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The Children's Comic Opera - Ten Years from Its Institutionalization

Monday, 28 January 2013 , ora 9.28
What do Marius Moga, Connect-r, Francisco Tárrega, Leonard Bernstein și Cole Porter have in common? Of course, the enumeration may seem unusual at first sight, but, at a closer look, we realise that the success of such names, irrespective of the style they approach, is basically related to the magic of music, which reverberates in each of us at different levels, according to our own subjectivity. "The Magic of Music" - as this performance, that has already received innumerable awards, is entitled very suggestively - was presented by the Children's Comic Opera on Friday, 25th January, 2013, at the ten year-celebration since its institutionalization. It underlines this very stylistic diversity, mixing together famous modern choruses, dancing, musical pieces, but also endeared arias from children's opera performances.

As a singular institution on the Romanian music stage, the Children's Comic Opera successfully covers a niche not approached by many - that of a wide, diverse and syncretic repertoire, which comprehensively satisfies hit, dance, musical, operetta and opera lovers altogether. Having won eighteen international awards, twenty-eight national awards and having toured more than eleven countries across Europe, North America and Asia during the last years, the Children's Comic Opera stands out as a mature institution, with solid goals and constant success to the public. On the evening of 25th January, the hall of the institution in the capital city was crammed with kids. On seeing their enthusiasm, their movements coordinated to those of the dancers' on the stage, their smiles and applauses, their admirative silence or, on the contrary, the screams brought about by a piece of work that surprised or impressed them, I understood even better the effect the magic of music can have upon their souls.

What the Children's Comic Opera means to the public could be clearly seen on Friday evening. But what does it mean to its manager and founder, Mrs. Smaranda Oțeanu Bunea? She reveals it below:

"Every year is a great experience. Ten years means a lot, yet still a few for the history of a theatre, but what happened in the last ten years - actually, fourteen, from its foundation onwards - is now history, of course. We now have at least two hundred performances a year, we travel across the entire world, as it is well known, we've got about eighteen international and twenty-eight national awards. We've got around sixty titles in our permanent repertoire and over sixty thousand children coming to watch us every season. And presently, we host all kinds of performances in this wonderful hall - from classical and academic opera to academic ballet, modern ballet and musicals. The repertoire is diversified and catchy - children come to see Pygmalion, but also Cinderella - I'm referring to ballet - The Barber of Seville and now also Gianni Schicchi. They've got the chance to learn what classical and romantic music and modern ballet mean, and applaud performances such as The Magic of Music - a mosaic in which we militate for good music, be it in the shape of a chansonette, a modern dance, a musical and so on."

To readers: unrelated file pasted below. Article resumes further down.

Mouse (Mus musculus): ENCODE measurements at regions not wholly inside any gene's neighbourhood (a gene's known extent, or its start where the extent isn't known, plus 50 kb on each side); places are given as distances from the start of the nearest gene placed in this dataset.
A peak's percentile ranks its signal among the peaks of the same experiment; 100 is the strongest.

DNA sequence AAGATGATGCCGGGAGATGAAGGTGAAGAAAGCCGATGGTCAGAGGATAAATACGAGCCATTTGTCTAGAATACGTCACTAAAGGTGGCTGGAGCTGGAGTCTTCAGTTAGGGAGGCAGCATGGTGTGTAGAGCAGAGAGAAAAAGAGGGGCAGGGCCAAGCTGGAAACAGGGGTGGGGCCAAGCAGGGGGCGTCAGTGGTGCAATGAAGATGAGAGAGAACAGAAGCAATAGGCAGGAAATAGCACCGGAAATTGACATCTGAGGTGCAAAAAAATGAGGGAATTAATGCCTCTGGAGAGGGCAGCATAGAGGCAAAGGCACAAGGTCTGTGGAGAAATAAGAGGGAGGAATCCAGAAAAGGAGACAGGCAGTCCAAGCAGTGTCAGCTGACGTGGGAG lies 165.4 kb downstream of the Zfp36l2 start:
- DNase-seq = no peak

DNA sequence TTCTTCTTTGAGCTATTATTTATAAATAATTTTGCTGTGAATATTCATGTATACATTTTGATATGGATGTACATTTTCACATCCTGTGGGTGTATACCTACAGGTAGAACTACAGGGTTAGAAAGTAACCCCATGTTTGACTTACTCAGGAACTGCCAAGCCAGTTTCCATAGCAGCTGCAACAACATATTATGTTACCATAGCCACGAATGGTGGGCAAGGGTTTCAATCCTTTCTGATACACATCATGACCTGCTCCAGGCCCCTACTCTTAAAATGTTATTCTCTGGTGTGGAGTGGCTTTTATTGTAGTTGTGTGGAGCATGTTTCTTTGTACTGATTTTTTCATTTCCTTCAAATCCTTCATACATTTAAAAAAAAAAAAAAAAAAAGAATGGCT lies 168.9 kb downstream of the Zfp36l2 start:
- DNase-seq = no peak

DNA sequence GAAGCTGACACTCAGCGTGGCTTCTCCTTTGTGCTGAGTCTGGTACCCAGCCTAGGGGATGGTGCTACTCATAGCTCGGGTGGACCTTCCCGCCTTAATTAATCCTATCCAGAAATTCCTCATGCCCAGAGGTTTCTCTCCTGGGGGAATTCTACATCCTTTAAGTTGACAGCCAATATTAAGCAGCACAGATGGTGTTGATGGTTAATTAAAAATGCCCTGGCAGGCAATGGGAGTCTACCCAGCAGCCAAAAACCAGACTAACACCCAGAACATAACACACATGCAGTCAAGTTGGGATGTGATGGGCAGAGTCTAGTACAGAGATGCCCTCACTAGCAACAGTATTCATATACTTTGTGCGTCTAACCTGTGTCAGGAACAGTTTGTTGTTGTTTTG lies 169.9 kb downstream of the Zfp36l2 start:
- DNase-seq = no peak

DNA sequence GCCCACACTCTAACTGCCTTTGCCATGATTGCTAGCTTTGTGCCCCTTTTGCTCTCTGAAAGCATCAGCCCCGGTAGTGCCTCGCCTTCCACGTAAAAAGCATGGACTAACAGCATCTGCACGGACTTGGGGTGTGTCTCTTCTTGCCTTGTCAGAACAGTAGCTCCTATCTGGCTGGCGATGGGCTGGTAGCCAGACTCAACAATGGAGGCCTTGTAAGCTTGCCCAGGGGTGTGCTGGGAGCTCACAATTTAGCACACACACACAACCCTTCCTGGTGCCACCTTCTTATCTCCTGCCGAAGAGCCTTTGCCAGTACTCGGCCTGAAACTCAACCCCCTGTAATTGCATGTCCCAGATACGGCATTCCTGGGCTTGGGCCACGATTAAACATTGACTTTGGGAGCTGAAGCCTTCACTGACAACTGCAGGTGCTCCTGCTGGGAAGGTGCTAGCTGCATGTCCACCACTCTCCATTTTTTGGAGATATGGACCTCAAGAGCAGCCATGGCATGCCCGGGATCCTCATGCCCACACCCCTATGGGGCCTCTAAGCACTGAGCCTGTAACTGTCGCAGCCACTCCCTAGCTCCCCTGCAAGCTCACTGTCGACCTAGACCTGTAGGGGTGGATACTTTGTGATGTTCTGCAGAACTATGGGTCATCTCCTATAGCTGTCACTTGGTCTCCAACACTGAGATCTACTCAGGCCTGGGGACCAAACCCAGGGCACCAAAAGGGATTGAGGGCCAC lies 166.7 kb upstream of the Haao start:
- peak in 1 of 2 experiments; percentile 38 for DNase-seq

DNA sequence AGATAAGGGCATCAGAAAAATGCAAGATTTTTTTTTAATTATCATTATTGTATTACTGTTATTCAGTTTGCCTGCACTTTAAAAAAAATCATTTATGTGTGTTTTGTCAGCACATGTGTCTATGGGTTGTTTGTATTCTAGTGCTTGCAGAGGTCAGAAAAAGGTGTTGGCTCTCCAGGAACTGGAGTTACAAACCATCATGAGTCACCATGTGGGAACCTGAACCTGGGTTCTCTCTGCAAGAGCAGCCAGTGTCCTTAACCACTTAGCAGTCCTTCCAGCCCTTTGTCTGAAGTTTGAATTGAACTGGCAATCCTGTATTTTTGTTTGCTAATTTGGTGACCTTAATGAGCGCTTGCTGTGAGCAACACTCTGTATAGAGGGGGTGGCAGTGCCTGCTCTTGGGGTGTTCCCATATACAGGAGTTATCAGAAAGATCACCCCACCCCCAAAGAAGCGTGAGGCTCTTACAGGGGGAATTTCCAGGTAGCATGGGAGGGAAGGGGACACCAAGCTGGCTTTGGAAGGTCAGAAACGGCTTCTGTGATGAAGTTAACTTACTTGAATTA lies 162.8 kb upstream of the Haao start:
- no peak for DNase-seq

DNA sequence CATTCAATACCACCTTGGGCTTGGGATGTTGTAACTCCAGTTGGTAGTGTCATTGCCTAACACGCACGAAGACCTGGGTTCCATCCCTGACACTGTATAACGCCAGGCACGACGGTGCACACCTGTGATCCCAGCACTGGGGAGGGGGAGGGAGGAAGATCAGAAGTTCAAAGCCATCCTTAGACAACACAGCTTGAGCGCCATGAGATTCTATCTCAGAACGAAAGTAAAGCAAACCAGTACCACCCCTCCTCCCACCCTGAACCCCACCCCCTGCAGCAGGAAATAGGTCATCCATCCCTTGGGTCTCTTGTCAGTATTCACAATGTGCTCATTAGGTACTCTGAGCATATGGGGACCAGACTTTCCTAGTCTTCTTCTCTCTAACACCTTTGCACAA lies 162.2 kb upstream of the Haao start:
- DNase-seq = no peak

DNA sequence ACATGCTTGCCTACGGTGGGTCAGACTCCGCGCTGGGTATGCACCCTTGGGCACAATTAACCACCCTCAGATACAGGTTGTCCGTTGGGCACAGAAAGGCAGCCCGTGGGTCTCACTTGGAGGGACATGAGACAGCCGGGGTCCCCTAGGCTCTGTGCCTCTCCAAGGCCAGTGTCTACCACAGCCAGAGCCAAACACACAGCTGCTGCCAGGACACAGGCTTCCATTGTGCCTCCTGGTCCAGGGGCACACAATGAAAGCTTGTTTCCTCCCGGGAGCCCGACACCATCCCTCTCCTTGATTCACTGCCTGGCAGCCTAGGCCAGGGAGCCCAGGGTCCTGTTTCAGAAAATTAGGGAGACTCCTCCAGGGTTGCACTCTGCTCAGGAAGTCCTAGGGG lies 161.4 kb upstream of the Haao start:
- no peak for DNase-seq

In the end, we were curious to find out what the Children's Comic Opera means for the career of two of its most important members.

The soprano Raluca Oprea:

"This is a truly special place. I'm glad that I weekly get to enjoy a distinct, extremely picky audience. It's a place that brings out the best in me and makes me want to surpass my limits. Our performances are different, they focus on movement and visuality... Somehow, I've tried to overcome my condition of mere singer who stays on the stage and does nothing else but sing."

The tenor Andrei Lazăr:

"The last five years have been really nice: I've learnt a lot, I've had the opportunity to face an unforgiving, truly difficult audience - children - that notices every single mistake and doesn't forgive it that easily. Happily, I've had the chance to become free-and-easy on the stage, next to my colleagues and children, I've also learnt to interact with them and have become more flexible and able to improvise more than my colleagues from other lyric theatres in the country."

Ioana Marghita
Translated by Elena-Mădălina Marin and Elena Daniela Radu
MTTLC - Bucharest University